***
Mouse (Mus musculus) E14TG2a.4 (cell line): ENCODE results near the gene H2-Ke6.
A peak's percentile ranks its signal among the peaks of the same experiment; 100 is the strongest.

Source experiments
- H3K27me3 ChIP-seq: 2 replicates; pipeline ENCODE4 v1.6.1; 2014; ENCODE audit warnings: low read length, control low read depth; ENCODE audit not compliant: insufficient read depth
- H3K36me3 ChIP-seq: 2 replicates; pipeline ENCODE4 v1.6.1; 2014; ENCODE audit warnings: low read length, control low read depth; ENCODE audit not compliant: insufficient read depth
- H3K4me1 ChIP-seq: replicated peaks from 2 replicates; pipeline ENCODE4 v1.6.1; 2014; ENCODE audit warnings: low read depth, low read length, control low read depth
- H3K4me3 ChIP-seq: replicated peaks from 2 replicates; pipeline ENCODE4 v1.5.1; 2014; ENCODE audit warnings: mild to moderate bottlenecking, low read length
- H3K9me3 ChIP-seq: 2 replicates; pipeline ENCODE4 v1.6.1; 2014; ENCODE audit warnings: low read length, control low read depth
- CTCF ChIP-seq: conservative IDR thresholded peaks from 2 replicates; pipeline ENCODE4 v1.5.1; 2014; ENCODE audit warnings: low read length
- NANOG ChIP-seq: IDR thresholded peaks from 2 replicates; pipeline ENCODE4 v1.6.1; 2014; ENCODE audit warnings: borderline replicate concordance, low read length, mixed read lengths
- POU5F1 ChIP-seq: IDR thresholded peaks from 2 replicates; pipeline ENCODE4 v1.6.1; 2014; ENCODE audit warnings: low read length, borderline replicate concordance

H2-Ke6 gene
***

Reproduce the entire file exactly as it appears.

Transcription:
Mouse (Mus musculus) E14TG2a.4 (cell line): ENCODE results near the gene H2-Ke6.
A peak's percentile ranks its signal among the peaks of the same experiment; 100 is the strongest.

Source experiments
- H3K27me3 ChIP-seq: 2 replicates; pipeline ENCODE4 v1.6.1; 2014; ENCODE audit warnings: low read length, control low read depth; ENCODE audit not compliant: insufficient read depth
- H3K36me3 ChIP-seq: 2 replicates; pipeline ENCODE4 v1.6.1; 2014; ENCODE audit warnings: low read length, control low read depth; ENCODE audit not compliant: insufficient read depth
- H3K4me1 ChIP-seq: replicated peaks from 2 replicates; pipeline ENCODE4 v1.6.1; 2014; ENCODE audit warnings: low read depth, low read length, control low read depth
- H3K4me3 ChIP-seq: replicated peaks from 2 replicates; pipeline ENCODE4 v1.5.1; 2014; ENCODE audit warnings: mild to moderate bottlenecking, low read length
- H3K9me3 ChIP-seq: 2 replicates; pipeline ENCODE4 v1.6.1; 2014; ENCODE audit warnings: low read length, control low read depth
- CTCF ChIP-seq: conservative IDR thresholded peaks from 2 replicates; pipeline ENCODE4 v1.5.1; 2014; ENCODE audit warnings: low read length
- NANOG ChIP-seq: IDR thresholded peaks from 2 replicates; pipeline ENCODE4 v1.6.1; 2014; ENCODE audit warnings: borderline replicate concordance, low read length, mixed read lengths
- POU5F1 ChIP-seq: IDR thresholded peaks from 2 replicates; pipeline ENCODE4 v1.6.1; 2014; ENCODE audit warnings: low read length, borderline replicate concordance

H2-Ke6 gene